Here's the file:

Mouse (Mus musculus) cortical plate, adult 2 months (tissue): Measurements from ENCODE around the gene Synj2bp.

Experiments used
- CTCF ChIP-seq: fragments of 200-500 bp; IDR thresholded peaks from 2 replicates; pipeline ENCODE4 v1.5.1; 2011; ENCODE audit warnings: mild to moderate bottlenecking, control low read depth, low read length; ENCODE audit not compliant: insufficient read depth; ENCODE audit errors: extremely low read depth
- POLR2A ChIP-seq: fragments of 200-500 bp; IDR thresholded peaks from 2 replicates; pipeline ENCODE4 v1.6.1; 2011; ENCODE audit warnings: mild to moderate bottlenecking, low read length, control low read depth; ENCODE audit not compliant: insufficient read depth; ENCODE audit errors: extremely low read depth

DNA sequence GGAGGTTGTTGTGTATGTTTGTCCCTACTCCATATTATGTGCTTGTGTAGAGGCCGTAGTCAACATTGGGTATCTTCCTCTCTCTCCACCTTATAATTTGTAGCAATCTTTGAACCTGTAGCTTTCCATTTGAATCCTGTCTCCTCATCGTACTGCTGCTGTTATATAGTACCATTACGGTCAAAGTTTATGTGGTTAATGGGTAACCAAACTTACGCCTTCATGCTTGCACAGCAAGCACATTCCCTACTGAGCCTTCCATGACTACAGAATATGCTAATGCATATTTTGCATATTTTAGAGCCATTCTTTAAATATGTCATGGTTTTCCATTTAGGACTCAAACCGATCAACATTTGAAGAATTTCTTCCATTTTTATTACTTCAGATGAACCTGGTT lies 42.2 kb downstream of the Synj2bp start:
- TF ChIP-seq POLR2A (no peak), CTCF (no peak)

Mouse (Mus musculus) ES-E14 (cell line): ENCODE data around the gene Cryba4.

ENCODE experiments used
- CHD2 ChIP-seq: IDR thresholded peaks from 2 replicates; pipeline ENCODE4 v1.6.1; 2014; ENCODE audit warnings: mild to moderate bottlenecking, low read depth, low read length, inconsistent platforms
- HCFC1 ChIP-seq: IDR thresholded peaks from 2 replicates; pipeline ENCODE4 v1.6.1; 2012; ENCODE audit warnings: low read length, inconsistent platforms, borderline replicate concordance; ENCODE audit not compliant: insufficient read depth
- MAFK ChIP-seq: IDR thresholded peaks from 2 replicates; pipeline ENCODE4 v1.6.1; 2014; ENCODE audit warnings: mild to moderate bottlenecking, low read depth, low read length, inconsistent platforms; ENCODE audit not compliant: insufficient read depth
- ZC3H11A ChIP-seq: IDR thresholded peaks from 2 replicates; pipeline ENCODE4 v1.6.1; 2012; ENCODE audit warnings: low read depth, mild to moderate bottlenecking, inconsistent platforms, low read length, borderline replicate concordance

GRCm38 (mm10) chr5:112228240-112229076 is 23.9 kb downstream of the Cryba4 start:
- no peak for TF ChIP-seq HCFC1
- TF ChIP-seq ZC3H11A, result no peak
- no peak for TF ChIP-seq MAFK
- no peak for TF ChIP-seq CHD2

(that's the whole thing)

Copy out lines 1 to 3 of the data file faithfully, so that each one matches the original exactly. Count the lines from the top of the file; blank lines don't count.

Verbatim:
Mouse (Mus musculus) cortical plate, adult 2 months (tissue): Measurements from ENCODE around the gene Synj2bp.

Experiments used
- CTCF ChIP-seq: fragments of 200-500 bp; IDR thresholded peaks from 2 replicates; pipeline ENCODE4 v1.5.1; 2011; ENCODE audit warnings: mild to moderate bottlenecking, control low read depth, low read length; ENCODE audit not compliant: insufficient read depth; ENCODE audit errors: extremely low read depth